Daniel B. Metcalfe, Thirze D. G. Hermans, Jenny Ahlstrand, Michael Becker, Martin Berggren, Robert G. Björk, Mats P. Björkman, Daan Blok, Nitin Chaudhary, Chelsea Chisholm, Aimée T. Classen, Niles J. Hasselquist, Micael Jonsson, Jeppe A. Kristensen, Bright B. Kumordzi, Hanna Lee, Jordan R. Mayor, Janet Prevéy, Karolina Pantazatou, Johannes Rousk, Ryan A. Sponseller, Maja K. Sundqvist, Jing Tang, Johan Uddling, Göran Wallin, Wenxin Zhang, Anders Ahlström, David E. Tenenbaum and Abdulhakim M. Abdi
Nature Ecology & Evolution (2018)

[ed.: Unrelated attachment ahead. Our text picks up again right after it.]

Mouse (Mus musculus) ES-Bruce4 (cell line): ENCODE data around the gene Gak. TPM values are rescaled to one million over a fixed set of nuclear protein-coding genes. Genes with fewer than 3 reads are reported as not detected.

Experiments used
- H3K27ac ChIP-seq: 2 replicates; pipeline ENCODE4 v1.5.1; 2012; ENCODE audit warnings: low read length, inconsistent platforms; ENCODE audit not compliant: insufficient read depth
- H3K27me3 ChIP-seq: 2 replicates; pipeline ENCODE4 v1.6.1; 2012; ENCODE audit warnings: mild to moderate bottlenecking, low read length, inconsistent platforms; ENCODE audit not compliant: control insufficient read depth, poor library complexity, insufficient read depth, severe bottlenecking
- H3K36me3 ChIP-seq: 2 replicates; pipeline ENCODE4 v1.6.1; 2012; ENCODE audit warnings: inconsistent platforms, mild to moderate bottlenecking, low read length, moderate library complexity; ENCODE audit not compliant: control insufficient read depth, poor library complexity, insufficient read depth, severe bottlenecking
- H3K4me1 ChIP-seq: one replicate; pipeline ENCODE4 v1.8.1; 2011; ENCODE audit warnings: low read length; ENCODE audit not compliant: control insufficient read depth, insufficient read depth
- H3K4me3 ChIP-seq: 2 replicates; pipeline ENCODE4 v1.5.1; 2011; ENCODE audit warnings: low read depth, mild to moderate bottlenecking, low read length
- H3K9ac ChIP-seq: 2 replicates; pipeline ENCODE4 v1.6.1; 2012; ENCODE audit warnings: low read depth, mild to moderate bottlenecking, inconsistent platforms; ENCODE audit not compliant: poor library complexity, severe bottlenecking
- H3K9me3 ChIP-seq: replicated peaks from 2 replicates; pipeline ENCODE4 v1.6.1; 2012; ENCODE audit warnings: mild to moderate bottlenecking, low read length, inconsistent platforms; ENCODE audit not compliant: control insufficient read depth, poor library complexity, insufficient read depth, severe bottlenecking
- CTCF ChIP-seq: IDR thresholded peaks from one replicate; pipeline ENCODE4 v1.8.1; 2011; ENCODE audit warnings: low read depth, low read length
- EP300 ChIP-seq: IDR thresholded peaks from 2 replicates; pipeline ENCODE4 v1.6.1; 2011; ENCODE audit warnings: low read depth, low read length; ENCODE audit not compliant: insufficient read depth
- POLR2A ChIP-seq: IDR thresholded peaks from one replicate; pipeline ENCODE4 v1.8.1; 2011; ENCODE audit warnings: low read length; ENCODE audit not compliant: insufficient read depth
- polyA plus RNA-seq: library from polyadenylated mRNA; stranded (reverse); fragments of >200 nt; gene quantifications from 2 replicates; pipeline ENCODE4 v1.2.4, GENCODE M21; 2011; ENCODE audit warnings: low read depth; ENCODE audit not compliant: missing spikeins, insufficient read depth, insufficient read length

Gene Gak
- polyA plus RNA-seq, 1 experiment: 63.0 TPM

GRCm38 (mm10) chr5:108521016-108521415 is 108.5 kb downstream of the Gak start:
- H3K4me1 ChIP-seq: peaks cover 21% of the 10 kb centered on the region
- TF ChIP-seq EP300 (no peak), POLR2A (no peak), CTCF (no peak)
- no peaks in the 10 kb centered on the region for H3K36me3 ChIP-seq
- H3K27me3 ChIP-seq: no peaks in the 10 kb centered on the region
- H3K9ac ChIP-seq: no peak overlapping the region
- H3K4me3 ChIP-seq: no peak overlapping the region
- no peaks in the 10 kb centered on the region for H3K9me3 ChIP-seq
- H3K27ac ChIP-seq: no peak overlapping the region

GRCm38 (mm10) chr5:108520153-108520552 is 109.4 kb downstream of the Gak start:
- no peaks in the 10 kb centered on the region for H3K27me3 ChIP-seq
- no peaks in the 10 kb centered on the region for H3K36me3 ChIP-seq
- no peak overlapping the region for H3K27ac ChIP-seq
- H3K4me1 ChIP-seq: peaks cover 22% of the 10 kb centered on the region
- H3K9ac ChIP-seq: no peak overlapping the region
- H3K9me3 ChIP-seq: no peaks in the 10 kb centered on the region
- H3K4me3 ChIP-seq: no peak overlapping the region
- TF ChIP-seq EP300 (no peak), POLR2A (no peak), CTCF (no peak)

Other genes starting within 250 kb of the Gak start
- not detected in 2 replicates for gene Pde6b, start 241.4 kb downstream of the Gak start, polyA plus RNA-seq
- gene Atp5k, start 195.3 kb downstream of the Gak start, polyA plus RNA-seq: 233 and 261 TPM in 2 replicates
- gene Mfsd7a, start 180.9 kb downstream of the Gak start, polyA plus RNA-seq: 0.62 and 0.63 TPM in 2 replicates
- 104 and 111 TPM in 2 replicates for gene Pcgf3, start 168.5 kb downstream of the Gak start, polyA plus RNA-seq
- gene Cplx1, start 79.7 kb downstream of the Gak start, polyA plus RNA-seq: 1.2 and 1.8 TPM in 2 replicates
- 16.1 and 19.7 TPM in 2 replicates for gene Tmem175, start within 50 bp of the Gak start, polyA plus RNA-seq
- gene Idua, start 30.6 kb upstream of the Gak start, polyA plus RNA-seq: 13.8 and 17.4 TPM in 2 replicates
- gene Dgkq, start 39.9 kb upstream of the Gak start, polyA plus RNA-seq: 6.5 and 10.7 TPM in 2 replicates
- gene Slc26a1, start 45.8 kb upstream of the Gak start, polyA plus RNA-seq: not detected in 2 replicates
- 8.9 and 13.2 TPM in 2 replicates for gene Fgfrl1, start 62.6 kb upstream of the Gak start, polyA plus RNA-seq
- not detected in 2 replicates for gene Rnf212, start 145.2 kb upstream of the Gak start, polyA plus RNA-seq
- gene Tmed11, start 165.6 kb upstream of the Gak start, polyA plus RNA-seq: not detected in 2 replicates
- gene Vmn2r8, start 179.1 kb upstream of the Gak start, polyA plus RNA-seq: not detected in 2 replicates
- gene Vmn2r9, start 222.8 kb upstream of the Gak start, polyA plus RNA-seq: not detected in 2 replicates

Effective societal responses to rapid climate change in the Arctic rely on an accurate representation of region-specific ecosystem properties and processes. However, this is limited by the scarcity and patchy distribution of field measurements. Here, we use a comprehensive, geo-referenced database of primary field measurements in 1,840 published studies across the Arctic to identify statistically significant spatial biases in field sampling and study citation across this globally important region. We find that 31% of all study citations are derived from sites located within 50 km of just two research sites: Toolik Lake in the USA and Abisko in Sweden. Furthermore, relatively colder, more rapidly warming and sparsely vegetated sites are under-sampled and under-recognized in terms of citations, particularly among microbiology-related studies. The poorly sampled and cited areas, mainly in the Canadian high-Arctic archipelago and the Arctic coastline of Russia, constitute a large fraction of the Arctic ice-free land area. Our results suggest that the current pattern of sampling and citation may bias the scientific consensuses that underpin attempts to accurately predict and effectively mitigate climate change in the region. Further work is required to increase both the quality and quantity of sampling, and incorporate existing literature from poorly cited areas to generate a more representative picture of Arctic climate change and its environmental impacts.
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